I wonder now why we didn’t see all of the pieces more clearly. He began self-medicating with alcohol in his 20’s, so a long-ago friend told me at his funeral three years ago. We had no clue about that until about 18 months before he died. There were so many unanswered questions about everything. He lived alone, in fetid apartments, using furniture that I or my other brother or my parents gave him. He held a couple of jobs for long periods, then mysteriously left them and showed up in another town, all possessions lost in the ether.

After my dad died, two emergency hospitalizations in a three-year period finally brought all the pieces of this sad puzzle together. Each desperate time in the hospital brought frantic searching through his belongings to get the information needed for admission. And it was these terrifying discoveries that began to unravel the deep sadness of my brother’s whole story. Unopened mail, including months of bills, eviction notices, job suspensions – these sent us to a diagnostic psych exam. Results? Asperger’s syndrome – an autism spectrum disorder not even identifiable until the 1990’s, when Ken was in his 40’s. He was 50 when we found a name for his lifelong struggle.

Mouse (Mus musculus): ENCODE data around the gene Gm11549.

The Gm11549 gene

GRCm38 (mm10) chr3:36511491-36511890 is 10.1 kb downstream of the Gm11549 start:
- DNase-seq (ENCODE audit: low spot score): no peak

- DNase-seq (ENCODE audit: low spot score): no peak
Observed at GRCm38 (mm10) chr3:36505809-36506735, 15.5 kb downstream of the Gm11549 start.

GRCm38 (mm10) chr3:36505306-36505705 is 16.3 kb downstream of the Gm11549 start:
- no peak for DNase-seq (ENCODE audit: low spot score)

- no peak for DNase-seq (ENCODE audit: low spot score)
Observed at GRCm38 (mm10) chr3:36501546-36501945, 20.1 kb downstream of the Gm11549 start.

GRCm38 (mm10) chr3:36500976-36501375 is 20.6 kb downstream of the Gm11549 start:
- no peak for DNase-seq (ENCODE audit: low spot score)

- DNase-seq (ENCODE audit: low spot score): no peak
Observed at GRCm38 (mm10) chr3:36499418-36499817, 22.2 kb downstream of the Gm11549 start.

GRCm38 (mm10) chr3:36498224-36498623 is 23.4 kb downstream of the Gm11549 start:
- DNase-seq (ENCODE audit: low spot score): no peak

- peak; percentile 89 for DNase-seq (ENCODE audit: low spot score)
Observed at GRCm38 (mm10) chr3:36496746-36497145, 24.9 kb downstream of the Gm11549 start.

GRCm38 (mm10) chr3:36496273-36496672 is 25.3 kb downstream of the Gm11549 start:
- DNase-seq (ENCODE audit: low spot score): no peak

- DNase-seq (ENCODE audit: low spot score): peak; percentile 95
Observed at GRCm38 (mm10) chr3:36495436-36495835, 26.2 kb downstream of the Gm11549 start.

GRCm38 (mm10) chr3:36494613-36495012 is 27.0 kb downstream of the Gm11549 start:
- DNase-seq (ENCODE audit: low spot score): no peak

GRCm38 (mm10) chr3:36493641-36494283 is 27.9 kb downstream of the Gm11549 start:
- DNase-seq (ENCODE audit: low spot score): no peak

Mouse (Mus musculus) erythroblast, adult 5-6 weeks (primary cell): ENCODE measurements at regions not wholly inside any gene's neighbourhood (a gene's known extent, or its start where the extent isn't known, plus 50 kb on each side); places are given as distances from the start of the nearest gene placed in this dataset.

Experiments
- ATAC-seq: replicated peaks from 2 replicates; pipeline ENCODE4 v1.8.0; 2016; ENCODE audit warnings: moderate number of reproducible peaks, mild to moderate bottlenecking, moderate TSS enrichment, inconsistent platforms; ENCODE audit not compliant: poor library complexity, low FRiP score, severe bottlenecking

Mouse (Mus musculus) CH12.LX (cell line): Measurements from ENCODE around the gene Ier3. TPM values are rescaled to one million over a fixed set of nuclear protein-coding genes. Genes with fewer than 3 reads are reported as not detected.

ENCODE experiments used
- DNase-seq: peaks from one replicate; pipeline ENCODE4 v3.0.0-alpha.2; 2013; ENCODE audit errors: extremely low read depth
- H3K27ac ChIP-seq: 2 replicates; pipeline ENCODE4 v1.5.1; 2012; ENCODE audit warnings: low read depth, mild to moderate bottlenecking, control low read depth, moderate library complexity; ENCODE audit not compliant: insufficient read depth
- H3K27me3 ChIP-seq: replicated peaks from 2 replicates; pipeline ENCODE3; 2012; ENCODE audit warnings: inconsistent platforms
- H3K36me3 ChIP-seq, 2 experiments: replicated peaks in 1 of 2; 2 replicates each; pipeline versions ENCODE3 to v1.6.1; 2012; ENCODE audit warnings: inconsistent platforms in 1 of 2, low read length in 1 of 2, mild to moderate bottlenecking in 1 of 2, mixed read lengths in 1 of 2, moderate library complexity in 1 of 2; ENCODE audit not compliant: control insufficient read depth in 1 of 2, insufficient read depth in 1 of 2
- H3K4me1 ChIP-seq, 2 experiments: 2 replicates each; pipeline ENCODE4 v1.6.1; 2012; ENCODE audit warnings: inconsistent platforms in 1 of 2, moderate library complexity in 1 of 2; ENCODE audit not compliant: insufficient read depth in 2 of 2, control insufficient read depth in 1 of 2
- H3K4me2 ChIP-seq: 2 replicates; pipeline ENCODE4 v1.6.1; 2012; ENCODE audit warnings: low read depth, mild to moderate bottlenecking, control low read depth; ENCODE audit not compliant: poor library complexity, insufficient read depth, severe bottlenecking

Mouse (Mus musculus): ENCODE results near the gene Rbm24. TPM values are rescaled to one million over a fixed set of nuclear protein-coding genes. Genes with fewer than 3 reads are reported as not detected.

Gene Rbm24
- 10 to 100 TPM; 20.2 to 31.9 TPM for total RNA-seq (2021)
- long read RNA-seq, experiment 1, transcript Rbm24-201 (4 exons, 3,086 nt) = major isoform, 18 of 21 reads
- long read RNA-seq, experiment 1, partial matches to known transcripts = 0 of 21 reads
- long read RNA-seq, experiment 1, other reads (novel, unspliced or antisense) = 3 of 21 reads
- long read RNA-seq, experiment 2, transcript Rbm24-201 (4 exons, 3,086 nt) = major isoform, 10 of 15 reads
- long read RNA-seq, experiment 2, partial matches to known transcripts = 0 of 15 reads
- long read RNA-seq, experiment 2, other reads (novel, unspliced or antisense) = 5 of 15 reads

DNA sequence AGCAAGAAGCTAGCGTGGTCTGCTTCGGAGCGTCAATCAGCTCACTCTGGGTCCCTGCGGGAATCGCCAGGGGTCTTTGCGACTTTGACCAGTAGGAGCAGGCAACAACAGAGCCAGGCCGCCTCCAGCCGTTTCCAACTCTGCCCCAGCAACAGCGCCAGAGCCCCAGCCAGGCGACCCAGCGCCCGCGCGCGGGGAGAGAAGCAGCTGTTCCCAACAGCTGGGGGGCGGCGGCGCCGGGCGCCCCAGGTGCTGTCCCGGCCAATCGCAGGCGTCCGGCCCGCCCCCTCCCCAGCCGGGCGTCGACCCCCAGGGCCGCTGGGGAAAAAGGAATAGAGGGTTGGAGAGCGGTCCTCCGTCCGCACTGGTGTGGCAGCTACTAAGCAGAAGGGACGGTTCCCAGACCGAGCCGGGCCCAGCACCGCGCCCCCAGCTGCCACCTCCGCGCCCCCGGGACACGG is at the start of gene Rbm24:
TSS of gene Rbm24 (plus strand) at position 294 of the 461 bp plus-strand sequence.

The second, far more serious hospitalization, revealed the alcoholism. Excessive nighttime drinking, which he hid very well, not only added pounds to his frame, but also destroyed a heart valve. He had open-heart surgery, went to a sober living residence and for the first time in his life, made true friends and found a sense of purpose. I will thank God until the day I die for Alcoholics Anonymous. It was there that my brother finally found community, re-discovered his childhood faith and learned to accept the redeeming power of God’s love.

I remember picking him up for lunch one day, and having him turn to me and ask — for the first time that I can remember — how I was doing and how my kids were doing. Just typing that sentence makes me weep. Something deep and good began to happen inside him while he lived in that house and went to meetings twice a day. Slowly, slowly he began to recuperate from the horrendous assault on his body wrought by both his own abusive use of alcohol and the surgeon’s knife.